- The Washington Times - Sunday, May 28, 2006

PORT REPUBLIC, Md.

Earl “Buddy” Hance, a fifth-generation Maryland farmer, grows corn and soybeans on about 400 acres of land in Calvert County. Another half-acre of greenhouses grows flowers that end up in Home Depot garden shops.

Despite the disparity in acreage, the greenhouses generate more income than the crops. Without federal subsidies, corn and soybeans wouldn’t be worth planting at all, said Mr. Hance, 50.

“If it weren’t for the farm bill, I’d be out of the grain business. Without the farm bill, we’d be done,” he said while walking among hanging red geraniums and flats of pink and white petunias.

The farm bill, officially called the Farm Security and Rural Investment Act of 2002, will distribute agricultural subsidies worth an estimated $21.3 billion this year, according to the U.S. Department of Agriculture.

The farm bill is popular among growers and lawmakers from rural districts because of its support for major commodities. The vast majority of all payments go to corn, cotton, rice, soybeans and wheat. The legislation has been under attack by environmental groups, international trade partners, budget hawks and farmers excluded from major programs since it became law four years ago.

Now, agriculture groups, the White House and Congress are laying the groundwork to write legislation governing farm subsidies, trade, conservation programs, and food and nutrition programs before the current legislation expires next year.

The Bush administration appears to be building a case for significant changes in a U.S. farm program that pays the bulk of subsidies for five crops that generate less than one quarter of farm income, has come under attack at the World Trade Organization (WTO) and was written when the federal budget was stronger.

“We really deserve a national conversation about the future of American agriculture,” said Ed Loyd, spokesman for the Agriculture Department. “I think we are in the phase where we are gathering information. We haven’t made any specific proposals. But … we think we can do better [than the 2002 bill].”

The administration has reform-minded allies among environmental groups that see current programs as corporate welfare for agribusiness, as well as farm groups that receive little or no direct subsidies.

“Food is not just five crops. We need our government to recognize us and take us seriously for what we provide our nation,” said Mark Murai, president of the California Strawberry Commission. The commission would like to see federal farm aid directed away from the big commodity supports and into nutrition programs, technical assistance to boost exports and research to increase yields.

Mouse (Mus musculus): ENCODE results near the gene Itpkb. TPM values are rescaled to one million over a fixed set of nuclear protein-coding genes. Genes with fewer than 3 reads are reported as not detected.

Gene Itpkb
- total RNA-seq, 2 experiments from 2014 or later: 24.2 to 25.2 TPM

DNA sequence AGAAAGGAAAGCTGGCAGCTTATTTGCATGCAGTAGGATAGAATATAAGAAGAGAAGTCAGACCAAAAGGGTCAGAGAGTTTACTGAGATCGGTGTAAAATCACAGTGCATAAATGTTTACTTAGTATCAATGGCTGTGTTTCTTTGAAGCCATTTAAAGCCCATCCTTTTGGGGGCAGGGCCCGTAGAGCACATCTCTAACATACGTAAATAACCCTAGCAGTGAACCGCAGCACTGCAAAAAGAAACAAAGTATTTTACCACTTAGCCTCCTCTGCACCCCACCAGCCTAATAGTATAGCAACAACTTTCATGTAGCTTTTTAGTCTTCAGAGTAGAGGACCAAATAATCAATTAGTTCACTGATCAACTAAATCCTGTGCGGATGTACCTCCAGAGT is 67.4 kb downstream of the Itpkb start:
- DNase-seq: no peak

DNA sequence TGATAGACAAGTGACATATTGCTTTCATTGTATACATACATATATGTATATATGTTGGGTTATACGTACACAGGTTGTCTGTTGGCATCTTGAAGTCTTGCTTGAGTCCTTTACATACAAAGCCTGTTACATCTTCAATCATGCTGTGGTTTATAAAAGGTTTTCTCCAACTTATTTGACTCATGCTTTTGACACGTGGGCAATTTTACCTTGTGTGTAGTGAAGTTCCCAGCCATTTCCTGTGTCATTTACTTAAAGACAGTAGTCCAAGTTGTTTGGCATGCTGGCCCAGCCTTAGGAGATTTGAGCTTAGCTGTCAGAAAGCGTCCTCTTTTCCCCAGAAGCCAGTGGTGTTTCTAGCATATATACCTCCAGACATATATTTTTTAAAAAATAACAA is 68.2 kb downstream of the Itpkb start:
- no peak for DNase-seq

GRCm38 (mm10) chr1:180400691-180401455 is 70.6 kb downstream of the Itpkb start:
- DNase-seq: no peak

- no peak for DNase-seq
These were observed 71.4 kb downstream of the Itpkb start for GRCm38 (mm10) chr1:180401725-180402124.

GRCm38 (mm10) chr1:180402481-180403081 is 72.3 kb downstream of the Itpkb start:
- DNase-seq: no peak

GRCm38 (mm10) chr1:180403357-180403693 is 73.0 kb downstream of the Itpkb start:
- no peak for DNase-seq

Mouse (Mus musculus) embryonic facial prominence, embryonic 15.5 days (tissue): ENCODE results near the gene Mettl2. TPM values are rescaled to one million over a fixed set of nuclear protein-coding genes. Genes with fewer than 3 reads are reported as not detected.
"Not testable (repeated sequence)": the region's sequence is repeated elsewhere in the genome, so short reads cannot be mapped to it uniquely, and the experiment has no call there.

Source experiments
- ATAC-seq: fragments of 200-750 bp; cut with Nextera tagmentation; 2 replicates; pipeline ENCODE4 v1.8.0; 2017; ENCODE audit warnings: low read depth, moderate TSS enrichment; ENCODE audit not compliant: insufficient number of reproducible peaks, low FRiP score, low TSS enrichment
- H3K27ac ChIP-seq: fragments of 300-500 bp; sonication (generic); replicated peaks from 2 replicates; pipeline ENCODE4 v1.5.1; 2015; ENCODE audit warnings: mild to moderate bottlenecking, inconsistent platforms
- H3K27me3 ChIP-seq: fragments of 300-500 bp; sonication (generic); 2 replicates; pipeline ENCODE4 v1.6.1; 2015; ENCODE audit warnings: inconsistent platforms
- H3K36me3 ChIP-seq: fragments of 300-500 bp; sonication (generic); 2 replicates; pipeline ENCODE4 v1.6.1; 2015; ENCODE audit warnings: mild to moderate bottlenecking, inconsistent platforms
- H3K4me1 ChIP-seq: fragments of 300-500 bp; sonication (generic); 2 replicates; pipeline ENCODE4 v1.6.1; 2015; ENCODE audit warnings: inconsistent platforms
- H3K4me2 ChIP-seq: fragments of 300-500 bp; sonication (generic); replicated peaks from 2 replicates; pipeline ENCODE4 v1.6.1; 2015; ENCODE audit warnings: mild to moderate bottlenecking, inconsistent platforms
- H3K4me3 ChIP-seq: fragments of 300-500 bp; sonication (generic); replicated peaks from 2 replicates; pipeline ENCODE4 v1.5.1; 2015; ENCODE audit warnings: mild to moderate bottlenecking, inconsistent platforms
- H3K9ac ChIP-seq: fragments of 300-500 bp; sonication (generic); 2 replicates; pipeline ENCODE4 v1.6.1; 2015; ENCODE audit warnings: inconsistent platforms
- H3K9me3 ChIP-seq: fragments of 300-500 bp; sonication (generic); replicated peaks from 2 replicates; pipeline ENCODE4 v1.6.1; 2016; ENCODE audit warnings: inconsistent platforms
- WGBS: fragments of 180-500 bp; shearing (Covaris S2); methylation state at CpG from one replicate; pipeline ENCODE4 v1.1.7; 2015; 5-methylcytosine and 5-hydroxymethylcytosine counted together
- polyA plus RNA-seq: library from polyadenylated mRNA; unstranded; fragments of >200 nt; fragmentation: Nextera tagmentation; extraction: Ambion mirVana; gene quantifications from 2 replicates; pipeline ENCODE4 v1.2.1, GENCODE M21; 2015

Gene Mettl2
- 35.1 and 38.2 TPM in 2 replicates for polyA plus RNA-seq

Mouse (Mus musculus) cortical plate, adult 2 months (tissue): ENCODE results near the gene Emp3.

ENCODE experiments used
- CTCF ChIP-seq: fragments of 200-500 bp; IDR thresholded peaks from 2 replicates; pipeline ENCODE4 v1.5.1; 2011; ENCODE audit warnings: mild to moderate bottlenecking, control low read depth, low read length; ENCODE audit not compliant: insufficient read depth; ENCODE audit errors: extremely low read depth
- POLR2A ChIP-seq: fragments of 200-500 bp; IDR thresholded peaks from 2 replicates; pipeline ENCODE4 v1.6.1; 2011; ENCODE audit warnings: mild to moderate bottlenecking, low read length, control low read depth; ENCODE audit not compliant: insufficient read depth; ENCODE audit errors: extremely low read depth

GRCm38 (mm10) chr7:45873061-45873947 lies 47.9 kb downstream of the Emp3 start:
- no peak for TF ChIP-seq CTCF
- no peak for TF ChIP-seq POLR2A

Any major overhaul is likely to meet resistance from U.S. commodity producers. Growers say they need the government support to maintain a steady income as commodity prices rise and fall, to compete with even more heavily subsidized farmers in Europe, Japan and elsewhere, and to contend with rising agricultural powers such as Brazil that are producing more grains for the world while shutting U.S. products out of their home markets.

“This is probably the most popular farm bill I can remember,” said Mary Kay Thatcher, director of public policy at the American Farm Bureau Federation, the country’s largest farm association. “We feel good about the farm bill and our ability to maintain it.”

The administration and U.S. farmers had hoped that WTO talks among 149 nations would mandate lower government support for all producers — especially in Europe — in return for opening markets to U.S. exports. The WTO talks are stalled, however, and new rules are unlikely to be set this year or next.

Meanwhile, litigation at the WTO has forced the U.S. to pare some subsidies. Brazil last year successfully argued that U.S. payments to cotton farmers harm Brazilian producers by encouraging overproduction and lowering world prices. Uruguay is considering a similar case against U.S. rice subsidies, and Canada is contemplating a case on corn.

The federal budget situation also has changed. Congress wrote and approved the farm bill after four years of surpluses. The Congressional Budget Office projects a 2006 deficit of more than $300 billion.

“We don’t know how much money will be made available to us, but we have to be aware that money will be tight,” said Rep. Robert W. Goodlatte, Virginia Republican and chairman of the House Agriculture Committee.

Mr. Goodlatte said it is too soon to know how the next bill will be shaped. Factors that will affect the final product include the budget, energy-policy priorities such as ethanol production, and WTO negotiations and litigation. Barring a breakthrough at the WTO, though, foreign rivals should not expect Congress to abandon American farmers, Mr. Goodlatte said.

“The Congress is not going to unilaterally disarm our farmers and ranchers in terms of their ability to compete internationally,” he said.

That would suit Mr. Hance just fine. Farm subsidies are one way to preserve the nation’s food production, even as real estate developers buy farmland and emerging economies compete for markets, the Maryland farmer said.

“The farm program is designed to secure a safe and abundant supply of food in the country. The amount of corporate welfare involved … is worth the security it provides,” he said.

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